I suspect one of the reasons for Senator Harradine's performance here tonight is his strong views on this matter-and I do not deny him those strong views. I put it to him that those strong views should be put when we debate the substance of the legislation. I suggest that another reason-and there has been plenty of impugning tonight-is that today is broadcast day for the Senate and the time when this motion came up tonight happened to be what some people seriously consider to be prime time for Senate broadcasts.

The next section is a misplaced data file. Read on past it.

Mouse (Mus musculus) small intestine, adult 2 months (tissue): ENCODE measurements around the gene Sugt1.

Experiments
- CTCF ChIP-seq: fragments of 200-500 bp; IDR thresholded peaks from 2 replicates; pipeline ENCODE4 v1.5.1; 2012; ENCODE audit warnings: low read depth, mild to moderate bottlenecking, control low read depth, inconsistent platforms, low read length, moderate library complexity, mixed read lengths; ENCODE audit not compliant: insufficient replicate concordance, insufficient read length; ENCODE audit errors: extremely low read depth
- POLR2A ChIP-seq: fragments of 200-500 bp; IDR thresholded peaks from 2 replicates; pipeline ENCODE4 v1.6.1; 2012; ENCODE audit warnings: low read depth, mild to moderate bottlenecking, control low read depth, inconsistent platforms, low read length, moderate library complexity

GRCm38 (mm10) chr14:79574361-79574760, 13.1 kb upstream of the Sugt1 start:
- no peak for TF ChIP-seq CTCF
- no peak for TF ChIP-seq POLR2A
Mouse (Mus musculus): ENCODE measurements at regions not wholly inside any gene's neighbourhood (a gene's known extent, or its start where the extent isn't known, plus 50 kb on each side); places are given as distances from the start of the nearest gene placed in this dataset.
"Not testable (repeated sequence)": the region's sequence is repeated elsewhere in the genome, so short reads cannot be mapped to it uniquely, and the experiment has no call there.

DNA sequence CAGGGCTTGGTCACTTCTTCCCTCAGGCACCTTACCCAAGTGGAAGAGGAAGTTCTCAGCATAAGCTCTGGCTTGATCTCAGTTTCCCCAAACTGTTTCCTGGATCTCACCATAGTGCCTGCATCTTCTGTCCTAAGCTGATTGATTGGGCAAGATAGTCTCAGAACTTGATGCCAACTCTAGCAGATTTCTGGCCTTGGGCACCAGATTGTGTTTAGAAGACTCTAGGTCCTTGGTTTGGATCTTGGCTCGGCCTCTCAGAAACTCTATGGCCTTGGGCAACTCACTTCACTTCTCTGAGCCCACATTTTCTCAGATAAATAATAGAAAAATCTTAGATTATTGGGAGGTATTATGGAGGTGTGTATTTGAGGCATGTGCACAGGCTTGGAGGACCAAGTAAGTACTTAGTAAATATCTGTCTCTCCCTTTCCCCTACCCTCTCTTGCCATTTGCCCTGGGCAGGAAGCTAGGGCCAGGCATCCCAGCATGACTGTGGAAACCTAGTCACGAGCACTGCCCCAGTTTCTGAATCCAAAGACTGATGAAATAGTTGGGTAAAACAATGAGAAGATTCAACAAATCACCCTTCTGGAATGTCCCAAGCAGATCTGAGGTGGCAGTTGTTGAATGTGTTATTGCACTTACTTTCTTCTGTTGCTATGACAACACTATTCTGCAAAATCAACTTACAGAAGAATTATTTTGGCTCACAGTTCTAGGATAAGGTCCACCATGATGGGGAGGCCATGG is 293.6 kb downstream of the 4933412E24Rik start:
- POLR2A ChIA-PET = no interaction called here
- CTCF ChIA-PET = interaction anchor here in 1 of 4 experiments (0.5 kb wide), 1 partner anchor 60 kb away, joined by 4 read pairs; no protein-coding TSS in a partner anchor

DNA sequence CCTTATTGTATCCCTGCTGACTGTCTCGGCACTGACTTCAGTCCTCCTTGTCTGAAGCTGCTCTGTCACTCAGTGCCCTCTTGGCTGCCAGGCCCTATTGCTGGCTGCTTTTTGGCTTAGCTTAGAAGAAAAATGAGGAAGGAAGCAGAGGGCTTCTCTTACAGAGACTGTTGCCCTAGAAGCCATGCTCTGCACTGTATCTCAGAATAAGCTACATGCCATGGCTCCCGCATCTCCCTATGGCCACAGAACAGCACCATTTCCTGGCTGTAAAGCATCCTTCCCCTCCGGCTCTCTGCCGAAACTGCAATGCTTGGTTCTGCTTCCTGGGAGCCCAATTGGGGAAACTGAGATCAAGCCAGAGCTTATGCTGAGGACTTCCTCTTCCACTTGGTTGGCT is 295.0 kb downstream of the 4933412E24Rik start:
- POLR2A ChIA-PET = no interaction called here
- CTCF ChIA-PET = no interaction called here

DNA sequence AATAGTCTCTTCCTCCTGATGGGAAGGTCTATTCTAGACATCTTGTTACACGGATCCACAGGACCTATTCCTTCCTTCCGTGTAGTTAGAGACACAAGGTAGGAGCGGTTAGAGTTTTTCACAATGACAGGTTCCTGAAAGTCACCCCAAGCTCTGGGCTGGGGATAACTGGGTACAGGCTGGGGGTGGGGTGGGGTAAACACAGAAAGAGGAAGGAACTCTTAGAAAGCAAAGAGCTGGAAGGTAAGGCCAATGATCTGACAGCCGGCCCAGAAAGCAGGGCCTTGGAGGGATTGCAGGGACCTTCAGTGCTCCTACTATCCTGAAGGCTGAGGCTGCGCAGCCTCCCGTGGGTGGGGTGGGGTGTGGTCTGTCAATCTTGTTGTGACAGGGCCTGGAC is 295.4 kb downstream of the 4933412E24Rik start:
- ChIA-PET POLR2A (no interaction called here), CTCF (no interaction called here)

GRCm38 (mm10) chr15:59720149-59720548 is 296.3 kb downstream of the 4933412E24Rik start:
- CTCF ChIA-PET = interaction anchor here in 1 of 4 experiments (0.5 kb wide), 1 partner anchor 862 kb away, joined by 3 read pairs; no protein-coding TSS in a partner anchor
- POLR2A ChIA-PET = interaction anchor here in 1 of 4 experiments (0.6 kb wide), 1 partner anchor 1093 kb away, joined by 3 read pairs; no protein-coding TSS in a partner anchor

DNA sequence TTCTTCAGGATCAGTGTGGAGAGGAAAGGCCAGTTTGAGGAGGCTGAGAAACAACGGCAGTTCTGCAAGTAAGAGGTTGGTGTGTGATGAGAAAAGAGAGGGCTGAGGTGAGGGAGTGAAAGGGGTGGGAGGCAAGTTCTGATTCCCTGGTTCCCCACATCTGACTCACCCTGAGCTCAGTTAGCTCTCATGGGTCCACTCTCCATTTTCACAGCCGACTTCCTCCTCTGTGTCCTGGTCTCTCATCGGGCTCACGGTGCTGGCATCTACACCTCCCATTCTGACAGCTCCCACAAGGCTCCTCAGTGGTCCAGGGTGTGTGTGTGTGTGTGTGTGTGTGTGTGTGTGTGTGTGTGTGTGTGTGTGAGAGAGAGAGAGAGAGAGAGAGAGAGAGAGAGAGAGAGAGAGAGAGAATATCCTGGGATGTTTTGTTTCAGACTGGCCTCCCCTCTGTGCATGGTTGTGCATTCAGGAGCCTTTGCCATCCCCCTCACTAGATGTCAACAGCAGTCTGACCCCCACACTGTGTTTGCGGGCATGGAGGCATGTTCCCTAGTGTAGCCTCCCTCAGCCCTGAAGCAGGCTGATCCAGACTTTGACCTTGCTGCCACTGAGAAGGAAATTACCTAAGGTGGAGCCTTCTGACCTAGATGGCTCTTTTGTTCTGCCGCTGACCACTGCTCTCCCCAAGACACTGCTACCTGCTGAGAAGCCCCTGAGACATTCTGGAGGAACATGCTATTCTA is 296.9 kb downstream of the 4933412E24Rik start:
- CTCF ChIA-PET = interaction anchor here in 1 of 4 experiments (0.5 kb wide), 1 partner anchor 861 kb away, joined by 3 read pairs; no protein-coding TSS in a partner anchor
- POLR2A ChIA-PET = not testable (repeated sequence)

I will not be misled in this way again. I doubt that many other people will. I am sorry this debate has happened, not only because of what it has done to the Government's legislative program but also because of what it has done to the Senate. For that reason we will oppose this motion.